University welcomes $10 million gift for Contemplative Studies Centre
The University of Melbourne is establishing a Contemplative Studies Centre, which will be the first point of entry into the world of mindfulness, meditation and contemplative practice at the University.
The centre has been made possible by a generous philanthropic gift of $10 million from Redbubble co-founder Martin Hosking and his wife Loreto.
Contemplative studies focus on the variety of religious, spiritual, and secular practices – such as meditation, mindfulness, and prayer – and is at the very heart of what it is to be connected to ourselves, one another, and the world. These practices help people from all walks of life to facilitate wellbeing, and to aid in the development of a meaningful, balanced life.
The Contemplative Studies Centre will be led by Dr Nicholas Van Dam, a recently appointed fellow of the Mind and Life Institute and hosted within the Melbourne School of Psychological Sciences in the Faculty of Medicine, Dentistry and Health Sciences. It will have offerings for all audiences, including the general public, students, staff, faith leaders and practitioners.
Dr Van Dam said the last 30 years has seen a boom in contemplative practices. However, despite increased popularity, enthusiasm for the practices has outpaced the evidence for how best to use them and commercialisation has jeopardised the potential of these ancient practices in the modern world, excluding those most knowledgeable about how to implement and optimise them.
“In Australia, like the rest of the world, we’ve seen massive growth in meditation and mindfulness practices in schools, workplaces and in just about every aspect of life,” Dr Van Dam said. “The foundations of the practices have often been left behind; platitudes and optimistic thinking have replaced authentic self-exploration and opportunities for people to find balance.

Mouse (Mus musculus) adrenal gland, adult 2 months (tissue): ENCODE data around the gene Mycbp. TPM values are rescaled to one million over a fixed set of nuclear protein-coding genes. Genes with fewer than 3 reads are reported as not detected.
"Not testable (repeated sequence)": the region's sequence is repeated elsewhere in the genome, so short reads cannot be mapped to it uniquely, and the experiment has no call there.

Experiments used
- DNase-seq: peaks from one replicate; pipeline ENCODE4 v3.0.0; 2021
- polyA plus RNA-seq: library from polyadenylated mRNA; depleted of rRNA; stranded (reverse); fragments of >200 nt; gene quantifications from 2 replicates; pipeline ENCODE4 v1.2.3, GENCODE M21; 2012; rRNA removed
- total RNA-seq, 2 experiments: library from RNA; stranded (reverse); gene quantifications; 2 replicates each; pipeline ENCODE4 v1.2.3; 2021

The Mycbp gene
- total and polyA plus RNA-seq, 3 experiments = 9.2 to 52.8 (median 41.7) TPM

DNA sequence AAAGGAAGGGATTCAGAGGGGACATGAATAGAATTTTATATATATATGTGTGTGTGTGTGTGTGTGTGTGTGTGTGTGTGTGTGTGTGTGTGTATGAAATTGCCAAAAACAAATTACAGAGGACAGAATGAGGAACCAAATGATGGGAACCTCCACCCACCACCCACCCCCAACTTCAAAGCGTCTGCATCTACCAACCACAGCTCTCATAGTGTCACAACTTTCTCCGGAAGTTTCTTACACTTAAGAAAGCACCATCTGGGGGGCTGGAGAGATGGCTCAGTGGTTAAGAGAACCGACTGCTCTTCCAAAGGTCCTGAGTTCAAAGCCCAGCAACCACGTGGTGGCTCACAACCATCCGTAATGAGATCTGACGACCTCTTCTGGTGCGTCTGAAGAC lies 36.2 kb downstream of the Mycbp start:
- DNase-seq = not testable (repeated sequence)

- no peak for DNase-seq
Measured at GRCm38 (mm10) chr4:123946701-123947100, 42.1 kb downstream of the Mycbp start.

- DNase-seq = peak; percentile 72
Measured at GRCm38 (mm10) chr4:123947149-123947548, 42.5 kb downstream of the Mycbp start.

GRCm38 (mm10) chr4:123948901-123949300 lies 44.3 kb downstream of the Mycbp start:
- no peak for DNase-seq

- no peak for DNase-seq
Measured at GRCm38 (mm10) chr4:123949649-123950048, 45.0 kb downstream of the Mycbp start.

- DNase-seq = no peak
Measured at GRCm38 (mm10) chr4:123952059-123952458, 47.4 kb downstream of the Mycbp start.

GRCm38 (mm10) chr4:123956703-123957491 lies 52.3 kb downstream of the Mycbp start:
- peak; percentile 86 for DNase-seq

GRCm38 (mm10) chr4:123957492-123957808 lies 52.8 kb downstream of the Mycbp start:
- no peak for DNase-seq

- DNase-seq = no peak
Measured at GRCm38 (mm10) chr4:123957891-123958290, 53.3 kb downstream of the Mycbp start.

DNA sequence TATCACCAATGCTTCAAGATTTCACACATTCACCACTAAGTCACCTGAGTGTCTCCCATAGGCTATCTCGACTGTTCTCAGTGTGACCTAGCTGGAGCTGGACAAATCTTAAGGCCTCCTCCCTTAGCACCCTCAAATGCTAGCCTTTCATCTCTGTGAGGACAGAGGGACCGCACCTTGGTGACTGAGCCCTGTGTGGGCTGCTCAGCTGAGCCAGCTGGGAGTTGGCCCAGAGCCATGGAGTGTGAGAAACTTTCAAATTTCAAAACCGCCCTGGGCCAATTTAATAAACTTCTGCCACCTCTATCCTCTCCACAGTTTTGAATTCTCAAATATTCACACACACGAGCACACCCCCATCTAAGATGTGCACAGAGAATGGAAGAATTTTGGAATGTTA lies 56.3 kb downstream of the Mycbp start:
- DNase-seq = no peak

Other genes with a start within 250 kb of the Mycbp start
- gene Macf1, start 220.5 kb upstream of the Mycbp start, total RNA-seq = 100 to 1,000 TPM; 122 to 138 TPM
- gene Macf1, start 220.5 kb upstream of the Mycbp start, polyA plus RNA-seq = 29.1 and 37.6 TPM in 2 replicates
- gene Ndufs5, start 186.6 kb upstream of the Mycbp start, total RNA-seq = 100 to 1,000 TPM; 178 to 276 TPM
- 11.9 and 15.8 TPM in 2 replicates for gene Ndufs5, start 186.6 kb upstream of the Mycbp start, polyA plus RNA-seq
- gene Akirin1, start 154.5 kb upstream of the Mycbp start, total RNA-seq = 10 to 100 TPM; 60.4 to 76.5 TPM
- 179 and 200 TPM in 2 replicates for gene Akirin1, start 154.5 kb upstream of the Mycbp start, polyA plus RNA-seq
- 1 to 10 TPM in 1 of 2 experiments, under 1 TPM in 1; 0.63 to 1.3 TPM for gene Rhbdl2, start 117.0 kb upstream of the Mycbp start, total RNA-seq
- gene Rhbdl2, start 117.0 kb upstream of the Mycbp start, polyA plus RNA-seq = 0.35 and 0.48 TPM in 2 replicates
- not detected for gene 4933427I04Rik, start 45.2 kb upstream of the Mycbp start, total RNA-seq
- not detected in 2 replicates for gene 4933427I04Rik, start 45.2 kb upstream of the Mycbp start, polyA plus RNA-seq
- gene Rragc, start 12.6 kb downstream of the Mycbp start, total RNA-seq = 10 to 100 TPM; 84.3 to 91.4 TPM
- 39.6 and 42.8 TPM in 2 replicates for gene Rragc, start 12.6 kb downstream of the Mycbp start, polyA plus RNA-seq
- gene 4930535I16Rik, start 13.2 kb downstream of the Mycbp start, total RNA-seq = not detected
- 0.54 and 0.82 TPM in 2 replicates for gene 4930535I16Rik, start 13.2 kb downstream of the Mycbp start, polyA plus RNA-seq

“While there’s no doubt these practices can be transformational, helping people and society to thrive, we need evidence-based research and guidelines to determine how they are best used and when.”
The internationally focussed centre will bring together experts from around the world to critically assess contemplative practices to help people discern between the plethora of offerings to ensure connection to authentic practices and optimal outcomes for all.
It will draw on knowledge and expertise from across the University including the Faculty of Arts and the Melbourne School of Graduate Education, to deliverground-breaking research, innovative educational offerings and a world-class engagement series. It will also offer an opportunity for authentic practice, guided sessions and a place for inter-faith and wisdom discussion.
Vice-Chancellor Duncan Maskell said the University is extremely grateful to Martin and Loreto Hosking for the incredibly generous donation to establish the Contemplative Studies Centre. He said the new centre represents a breakthrough to develop contemplative study, research and practice in the Asia-Pacific region and create purposeful change for our communities.
“Considering the quite extraordinary year that we have all experienced, there is a real need for greater focus on mindfulness and wellbeing in our society. Through the new centre we hope to assist many people who would most benefit from mindfulness and meditative practice,” Professor Maskell said.
Mr Hosking said he has been interested in unlocking the benefits of meditation and contemplative studies for a number of years. “I know the personal benefits of meditation and believe the introduction of study in this area will have a profound impact on our future leaders, professionals and educators.”
Professor Sarah Wilson, Head of the Melbourne School of Psychological Sciences said the University is committed to achieving exceptional research quality and impact that translates to benefits for people’s everyday lives. “The research of Dr Van Dam in mindfulness and meditation is world-leading and his interdisciplinary approach will equip the future generation of thought-leaders with the necessary skills to navigate the complexities our society currently faces.
“The long lockdown during the pandemic has shown us that now, more than ever, we need skills to help us engage in contemplative practices that enhance our wellbeing and mental health. This exciting new centre is a timely gift to our whole community, as it brings the latest research evidence and an interdisciplinary approach to guide us on the most effective ways to contemplate and navigate the complexities of our lives,” Professor Wilson said.
The centre will be located within Melbourne Connect, a newly completed, purpose-built innovation precinct, ensuring industry collaborations and community engagement is at the heart of its research partnerships.
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